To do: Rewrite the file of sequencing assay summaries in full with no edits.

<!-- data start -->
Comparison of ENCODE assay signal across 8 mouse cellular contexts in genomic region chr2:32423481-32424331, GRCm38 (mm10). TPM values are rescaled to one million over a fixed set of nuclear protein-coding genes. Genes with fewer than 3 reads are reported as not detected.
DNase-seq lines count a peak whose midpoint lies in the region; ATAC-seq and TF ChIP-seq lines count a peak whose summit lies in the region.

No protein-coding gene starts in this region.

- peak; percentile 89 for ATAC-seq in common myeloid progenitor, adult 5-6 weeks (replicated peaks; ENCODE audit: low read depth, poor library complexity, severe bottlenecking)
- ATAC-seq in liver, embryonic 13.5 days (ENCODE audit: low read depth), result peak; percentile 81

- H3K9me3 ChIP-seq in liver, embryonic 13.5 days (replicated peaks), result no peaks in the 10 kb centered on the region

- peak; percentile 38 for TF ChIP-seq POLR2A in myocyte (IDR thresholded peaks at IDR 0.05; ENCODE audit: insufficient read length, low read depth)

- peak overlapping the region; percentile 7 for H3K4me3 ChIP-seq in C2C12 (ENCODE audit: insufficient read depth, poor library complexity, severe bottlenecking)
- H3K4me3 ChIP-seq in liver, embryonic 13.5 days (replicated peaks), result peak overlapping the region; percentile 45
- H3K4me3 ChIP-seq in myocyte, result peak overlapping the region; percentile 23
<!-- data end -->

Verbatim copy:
Comparison of ENCODE assay signal across 8 mouse cellular contexts in genomic region chr2:32423481-32424331, GRCm38 (mm10). TPM values are rescaled to one million over a fixed set of nuclear protein-coding genes. Genes with fewer than 3 reads are reported as not detected.
DNase-seq lines count a peak whose midpoint lies in the region; ATAC-seq and TF ChIP-seq lines count a peak whose summit lies in the region.

No protein-coding gene starts in this region.

- peak; percentile 89 for ATAC-seq in common myeloid progenitor, adult 5-6 weeks (replicated peaks; ENCODE audit: low read depth, poor library complexity, severe bottlenecking)
- ATAC-seq in liver, embryonic 13.5 days (ENCODE audit: low read depth), result peak; percentile 81

- H3K9me3 ChIP-seq in liver, embryonic 13.5 days (replicated peaks), result no peaks in the 10 kb centered on the region

- peak; percentile 38 for TF ChIP-seq POLR2A in myocyte (IDR thresholded peaks at IDR 0.05; ENCODE audit: insufficient read length, low read depth)

- peak overlapping the region; percentile 7 for H3K4me3 ChIP-seq in C2C12 (ENCODE audit: insufficient read depth, poor library complexity, severe bottlenecking)
- H3K4me3 ChIP-seq in liver, embryonic 13.5 days (replicated peaks), result peak overlapping the region; percentile 45
- H3K4me3 ChIP-seq in myocyte, result peak overlapping the region; percentile 23